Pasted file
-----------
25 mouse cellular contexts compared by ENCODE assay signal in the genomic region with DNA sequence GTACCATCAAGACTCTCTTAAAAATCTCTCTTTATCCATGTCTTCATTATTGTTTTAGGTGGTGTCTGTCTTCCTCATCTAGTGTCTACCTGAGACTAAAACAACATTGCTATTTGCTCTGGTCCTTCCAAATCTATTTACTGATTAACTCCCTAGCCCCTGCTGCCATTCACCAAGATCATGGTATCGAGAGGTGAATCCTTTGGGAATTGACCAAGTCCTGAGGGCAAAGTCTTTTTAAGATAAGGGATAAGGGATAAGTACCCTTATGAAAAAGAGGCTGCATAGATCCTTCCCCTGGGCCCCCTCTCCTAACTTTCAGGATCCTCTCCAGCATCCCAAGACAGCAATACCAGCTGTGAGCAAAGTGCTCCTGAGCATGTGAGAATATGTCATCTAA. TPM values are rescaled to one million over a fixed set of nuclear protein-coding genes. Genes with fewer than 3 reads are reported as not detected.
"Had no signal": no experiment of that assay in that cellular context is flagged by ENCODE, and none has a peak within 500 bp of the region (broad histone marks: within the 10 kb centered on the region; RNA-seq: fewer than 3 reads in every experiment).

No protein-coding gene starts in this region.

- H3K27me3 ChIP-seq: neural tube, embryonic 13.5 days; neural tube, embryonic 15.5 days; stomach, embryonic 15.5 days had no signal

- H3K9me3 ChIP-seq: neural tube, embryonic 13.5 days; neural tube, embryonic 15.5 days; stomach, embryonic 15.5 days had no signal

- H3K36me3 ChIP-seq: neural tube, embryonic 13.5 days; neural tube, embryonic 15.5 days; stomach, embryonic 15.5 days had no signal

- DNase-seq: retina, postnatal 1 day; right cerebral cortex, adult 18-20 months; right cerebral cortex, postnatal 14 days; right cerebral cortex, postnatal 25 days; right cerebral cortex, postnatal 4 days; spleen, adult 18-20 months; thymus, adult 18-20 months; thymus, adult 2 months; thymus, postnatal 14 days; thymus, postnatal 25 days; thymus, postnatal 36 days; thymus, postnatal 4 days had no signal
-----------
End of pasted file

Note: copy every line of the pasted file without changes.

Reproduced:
25 mouse cellular contexts compared by ENCODE assay signal in the genomic region with DNA sequence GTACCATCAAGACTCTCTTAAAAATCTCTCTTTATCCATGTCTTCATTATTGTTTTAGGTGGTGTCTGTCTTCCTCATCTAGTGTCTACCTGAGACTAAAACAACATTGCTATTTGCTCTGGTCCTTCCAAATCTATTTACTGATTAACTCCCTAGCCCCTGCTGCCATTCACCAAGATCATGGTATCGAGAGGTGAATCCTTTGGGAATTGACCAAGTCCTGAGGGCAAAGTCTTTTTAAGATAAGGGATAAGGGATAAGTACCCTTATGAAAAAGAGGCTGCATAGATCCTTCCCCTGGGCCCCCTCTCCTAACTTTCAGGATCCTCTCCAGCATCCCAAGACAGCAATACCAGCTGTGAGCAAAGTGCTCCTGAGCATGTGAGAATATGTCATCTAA. TPM values are rescaled to one million over a fixed set of nuclear protein-coding genes. Genes with fewer than 3 reads are reported as not detected.
"Had no signal": no experiment of that assay in that cellular context is flagged by ENCODE, and none has a peak within 500 bp of the region (broad histone marks: within the 10 kb centered on the region; RNA-seq: fewer than 3 reads in every experiment).

No protein-coding gene starts in this region.

- H3K27me3 ChIP-seq: neural tube, embryonic 13.5 days; neural tube, embryonic 15.5 days; stomach, embryonic 15.5 days had no signal

- H3K9me3 ChIP-seq: neural tube, embryonic 13.5 days; neural tube, embryonic 15.5 days; stomach, embryonic 15.5 days had no signal

- H3K36me3 ChIP-seq: neural tube, embryonic 13.5 days; neural tube, embryonic 15.5 days; stomach, embryonic 15.5 days had no signal

- DNase-seq: retina, postnatal 1 day; right cerebral cortex, adult 18-20 months; right cerebral cortex, postnatal 14 days; right cerebral cortex, postnatal 25 days; right cerebral cortex, postnatal 4 days; spleen, adult 18-20 months; thymus, adult 18-20 months; thymus, adult 2 months; thymus, postnatal 14 days; thymus, postnatal 25 days; thymus, postnatal 36 days; thymus, postnatal 4 days had no signal